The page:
Eco-system services and multi-dimensional poverty in Sub-Saharan Africa: Co-producing demand-led evidence syntheses to inform policy-making

This project supported the use of eco-system services evidence to inform policy-making that is more relevant to the realities and multitudes of people living in Low and Middle Income Countries (LMICs) and their complex use of eco-system services. By generating practical tools, supporting capacity, and increasing research demand and awareness, the research aimed to influence the behaviour of decision-makers in order to support pro-poor eco-system services policy-making in Sub-Saharan Africa. It used evidence synthesis, evidence mapping and systematic review methodologies to provide answers for policy and practice across the region.

The first step set out in the research was to understand the nature and extent of the evidence-base generated by the ESPA programme in relation to eco-system services in Low and Middle Income Countries, particularly Sub-Saharan Africa. We undertook a comprehensive search for research evidence from the region to produce a systematic evidence map. This is the basis for a user-friendly evidence interface, which enables an active dialogue between decision-makers in government, non-governmental organisations (NGOs), and researchers. This evidence interface is tailored to inform decision-making in a policy context and allow policy-makers to critically interrogate the gaps and policy-relevance of the existing research evidence.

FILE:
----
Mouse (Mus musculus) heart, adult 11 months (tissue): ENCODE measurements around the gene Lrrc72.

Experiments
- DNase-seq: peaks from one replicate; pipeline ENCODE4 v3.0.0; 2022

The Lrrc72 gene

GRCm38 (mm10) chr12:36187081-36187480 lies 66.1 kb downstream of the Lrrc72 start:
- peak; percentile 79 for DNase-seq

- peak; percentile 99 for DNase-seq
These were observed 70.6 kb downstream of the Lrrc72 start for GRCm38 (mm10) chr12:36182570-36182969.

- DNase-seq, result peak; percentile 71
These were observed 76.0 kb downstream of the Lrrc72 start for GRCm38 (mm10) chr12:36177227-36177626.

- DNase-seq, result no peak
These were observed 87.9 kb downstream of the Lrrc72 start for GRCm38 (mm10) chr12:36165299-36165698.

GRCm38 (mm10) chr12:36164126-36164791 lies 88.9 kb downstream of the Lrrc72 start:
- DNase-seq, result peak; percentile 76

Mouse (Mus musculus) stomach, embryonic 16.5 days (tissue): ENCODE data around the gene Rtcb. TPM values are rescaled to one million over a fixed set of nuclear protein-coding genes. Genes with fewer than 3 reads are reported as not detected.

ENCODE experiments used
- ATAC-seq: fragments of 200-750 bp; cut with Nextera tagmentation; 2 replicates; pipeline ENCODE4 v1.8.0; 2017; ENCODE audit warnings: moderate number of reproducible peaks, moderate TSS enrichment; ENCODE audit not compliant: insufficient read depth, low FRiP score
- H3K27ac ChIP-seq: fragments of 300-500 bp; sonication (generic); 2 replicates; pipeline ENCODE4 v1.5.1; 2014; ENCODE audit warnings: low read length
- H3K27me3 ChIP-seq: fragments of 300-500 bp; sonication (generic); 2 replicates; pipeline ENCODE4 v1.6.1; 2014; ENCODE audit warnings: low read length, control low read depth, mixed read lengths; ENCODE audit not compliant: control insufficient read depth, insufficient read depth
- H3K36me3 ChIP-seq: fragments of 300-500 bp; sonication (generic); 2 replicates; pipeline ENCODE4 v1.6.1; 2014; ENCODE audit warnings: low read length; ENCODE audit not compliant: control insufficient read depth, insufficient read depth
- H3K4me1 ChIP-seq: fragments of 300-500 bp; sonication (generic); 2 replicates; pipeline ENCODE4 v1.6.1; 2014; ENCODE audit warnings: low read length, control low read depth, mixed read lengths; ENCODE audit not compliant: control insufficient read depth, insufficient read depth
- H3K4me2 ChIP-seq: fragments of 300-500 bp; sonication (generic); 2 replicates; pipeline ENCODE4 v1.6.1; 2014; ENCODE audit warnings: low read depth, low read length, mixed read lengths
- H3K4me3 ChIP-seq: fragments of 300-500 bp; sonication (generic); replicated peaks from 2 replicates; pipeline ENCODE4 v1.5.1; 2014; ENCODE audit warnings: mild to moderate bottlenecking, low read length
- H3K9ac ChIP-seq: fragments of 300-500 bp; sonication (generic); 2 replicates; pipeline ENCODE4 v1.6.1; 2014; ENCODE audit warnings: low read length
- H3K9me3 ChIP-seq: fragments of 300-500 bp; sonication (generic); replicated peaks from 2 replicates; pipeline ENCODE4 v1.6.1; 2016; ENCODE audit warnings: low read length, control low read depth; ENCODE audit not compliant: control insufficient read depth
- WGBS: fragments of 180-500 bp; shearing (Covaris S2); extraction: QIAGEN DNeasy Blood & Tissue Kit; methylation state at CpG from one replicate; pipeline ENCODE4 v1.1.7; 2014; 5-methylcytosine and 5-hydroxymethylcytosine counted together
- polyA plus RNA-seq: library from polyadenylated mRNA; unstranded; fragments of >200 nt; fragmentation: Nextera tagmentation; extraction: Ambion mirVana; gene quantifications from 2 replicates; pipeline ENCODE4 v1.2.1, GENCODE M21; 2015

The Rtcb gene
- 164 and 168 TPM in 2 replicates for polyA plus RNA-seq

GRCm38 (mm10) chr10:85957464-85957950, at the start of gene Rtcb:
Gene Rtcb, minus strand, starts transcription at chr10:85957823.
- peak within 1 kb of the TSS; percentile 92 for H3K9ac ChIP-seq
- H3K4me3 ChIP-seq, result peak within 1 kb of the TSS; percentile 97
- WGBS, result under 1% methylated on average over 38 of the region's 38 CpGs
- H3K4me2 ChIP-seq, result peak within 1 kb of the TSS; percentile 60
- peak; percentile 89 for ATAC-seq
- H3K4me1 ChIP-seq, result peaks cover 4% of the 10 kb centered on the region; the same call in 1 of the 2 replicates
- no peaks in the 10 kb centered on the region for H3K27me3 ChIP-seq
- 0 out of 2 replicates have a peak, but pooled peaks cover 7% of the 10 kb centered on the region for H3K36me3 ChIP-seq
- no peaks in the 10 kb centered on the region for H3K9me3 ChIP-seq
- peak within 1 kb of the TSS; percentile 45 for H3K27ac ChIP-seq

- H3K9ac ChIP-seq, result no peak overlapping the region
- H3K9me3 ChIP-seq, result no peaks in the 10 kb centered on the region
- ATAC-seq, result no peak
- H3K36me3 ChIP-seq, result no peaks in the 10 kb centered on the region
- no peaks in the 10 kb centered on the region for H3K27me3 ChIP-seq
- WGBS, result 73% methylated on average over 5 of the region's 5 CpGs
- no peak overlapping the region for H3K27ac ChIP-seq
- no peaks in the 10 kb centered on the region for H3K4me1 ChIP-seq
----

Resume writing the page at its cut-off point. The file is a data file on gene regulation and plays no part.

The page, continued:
We launched the evidence interface at a high-level meeting of senior African environmental policy-makers, the International Biodiversity Research and Evidence Indaba. As a result of this stakeholder engagement four demand-driven syntheses, called Rapid Evidence Assessments (REAs) were agreed, which were produced during the remainder of the project. These four pieces of more focused work synthesise evidence to answer four specific questions in the region as prioritized by our government partners. These were preliminarily scoped with government colleagues, and after consultation with stakeholders, were refined to the following Rapid Evidence Assessments:


For more information on this project and its outputs, visit the project website

Lead Principal Investigator
Organisation: University of Johannesburg
Country: South Africa